*This sermon was preached at the GBCB youth camp last month*II. The New Community
a. Christ’s Bride
Yesterday we discussed regeneration and sanctification. All of this leads into our discussion of the Church because those who are regenerate and being sanctified make up the Church. There is a lot of confusion over what the church is, and how to define the church because the term church has been misused and redefined. In our culture people say they are “going to church on Sunday,” or they “belong to the church,” to most people the church is just a building. This is not the way that the NT defines the church. The NT defines the church as all of those individuals who have been reborn of God, and redeemed into the body of Christ. This is exactly what Ephesians 5:23 teaches us when it says “Christ is the head of the church, his body, and is himself its Savior.” So the Church proper consists of all those people who have submitted to Christ as their head and Savior. Within this Universal Church there are local communities of believers. We would call this the local church. For example, Grace Bible Church is not the church, but rather a local church body within the universal church.
The NT uses several images to describe the Church that I would like to look at (This is not an exhaustive list, but rather a sampling of how the NT views the Church). First, the NT refers to the Church as the “people of God.” 2 Corinthians 6:16 says “I will make my dwelling among them and walk among them, and I will be their God, and they shall be my people.” Again, the NT refers to the church as people not a building. The image of the Church being God’s people emphasizes God’s initiative in choosing a people for himself. The second image that I would like to look at is the Church as the body of Christ. I will only briefly discuss this now because I want to come back to it. We read in detail this image in 2 Corinthians 12:12ff. This image of the church as the body of Christ emphasizes the close connection of the church as group of believers to one another, and to Christ. The final image that I want to discuss is the image of the Church as the “Bride of Christ.” In Ephesians 5:31-33 we see that the church’s relationship with Christ can be compared to the relationship of a husband and wife. This again emphasizes the closeness of the believers who make up the church to one another, and to Christ. But there is more to this image than just this closeness. There is also an eschatological reference here. In Revelation 21:9 we see the bride of Christ, the Church, being given to Christ at the consummation of the New Heaven and the New Earth. Christ paid for this Bride with his own blood, and at the end of time Christ will receive His bride.b. The One Body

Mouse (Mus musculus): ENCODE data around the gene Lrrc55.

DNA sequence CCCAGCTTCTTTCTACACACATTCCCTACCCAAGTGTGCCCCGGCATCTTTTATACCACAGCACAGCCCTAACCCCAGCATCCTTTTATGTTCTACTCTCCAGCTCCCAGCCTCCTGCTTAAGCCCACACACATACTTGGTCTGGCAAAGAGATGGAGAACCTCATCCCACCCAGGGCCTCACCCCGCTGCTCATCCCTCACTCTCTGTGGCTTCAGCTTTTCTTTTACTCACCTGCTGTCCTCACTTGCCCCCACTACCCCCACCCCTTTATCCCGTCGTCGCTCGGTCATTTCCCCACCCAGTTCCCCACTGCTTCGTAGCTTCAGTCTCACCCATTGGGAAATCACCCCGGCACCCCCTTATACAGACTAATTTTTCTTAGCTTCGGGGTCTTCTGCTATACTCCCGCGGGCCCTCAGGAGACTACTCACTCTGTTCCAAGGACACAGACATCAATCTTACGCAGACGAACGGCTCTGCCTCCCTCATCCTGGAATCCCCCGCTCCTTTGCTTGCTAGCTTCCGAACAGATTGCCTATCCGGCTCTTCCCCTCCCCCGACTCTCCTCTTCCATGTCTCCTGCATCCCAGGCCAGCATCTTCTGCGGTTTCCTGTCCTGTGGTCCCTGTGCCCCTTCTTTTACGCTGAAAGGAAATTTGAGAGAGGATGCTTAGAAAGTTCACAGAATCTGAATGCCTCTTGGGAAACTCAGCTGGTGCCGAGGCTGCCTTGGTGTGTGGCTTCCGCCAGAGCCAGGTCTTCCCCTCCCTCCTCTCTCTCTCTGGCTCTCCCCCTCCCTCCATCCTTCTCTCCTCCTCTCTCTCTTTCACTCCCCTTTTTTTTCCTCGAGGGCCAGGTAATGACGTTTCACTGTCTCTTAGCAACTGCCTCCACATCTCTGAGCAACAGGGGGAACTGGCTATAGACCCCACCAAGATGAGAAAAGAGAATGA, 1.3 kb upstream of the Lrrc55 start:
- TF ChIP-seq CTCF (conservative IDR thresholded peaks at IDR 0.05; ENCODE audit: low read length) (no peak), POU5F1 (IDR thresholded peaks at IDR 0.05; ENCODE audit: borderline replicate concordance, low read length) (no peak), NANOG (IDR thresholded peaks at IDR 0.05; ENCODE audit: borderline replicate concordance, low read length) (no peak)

Being the body of Christ and the Bride of Christ carries with it great responsibility. In Ephesians 4:1-6 the apostle Paul tells us that we must live lives that are worthy of this amazing calling. We do this, in part, by preserving the unity that God has provided for us in the Church. What is amazing about this passage is that Paul does not say that we need to create a unity, but rather we must maintain the unity that God has already provided for us. In verses 4-6 we see what that this unity is. There is one church body, one Spirit, one calling, one Lord, one faith, one baptism, and finally one God and Father. This community of regenerated individuals is in itself an amazing work of God and the unity of the Church comes from this work of God. Joshua Harris, writing on this subject, said “The longer that I’m a Christian, the more aware I become that I cannot live the Christian life on my own. My individual and direct relationship with God through Jesus is the greatest privilege and He is truly all I need—and yet God in His wisdom has created all of us to need others, too.” John Piper went so far as to say that “sanctification is a community project.” This means that as we are working out our salvation we must do so together. God has made us one through Jesus Christ.
God has done an amazing work to create the church, and for us to not take that seriously is a sin. When we do not pursue peace, and lift one another up we are, by our actions, demonstrating that this work of God through Christ is unimportant to us. We must remember that God has done this amazing work in the Gospel not only to save us individually, but also to set apart for himself an entire group of people. We are a part of that group and we must remember that was we seek to live out our Christian lives.
Yesterday Anonymous left a comment questioning my view on the Church. I hope this answers some of the questions that he left. Also, in light of the passages listed here I cannot imagine taking the RCC view of the Church (the Church refers to the hierarchy of the RCC). I would love to debate my constant commenter on this issue if he would drop the anonymous, and actually deal with me rather than secretly send me RCC dogma. Otherwise I will continue to delete his comments.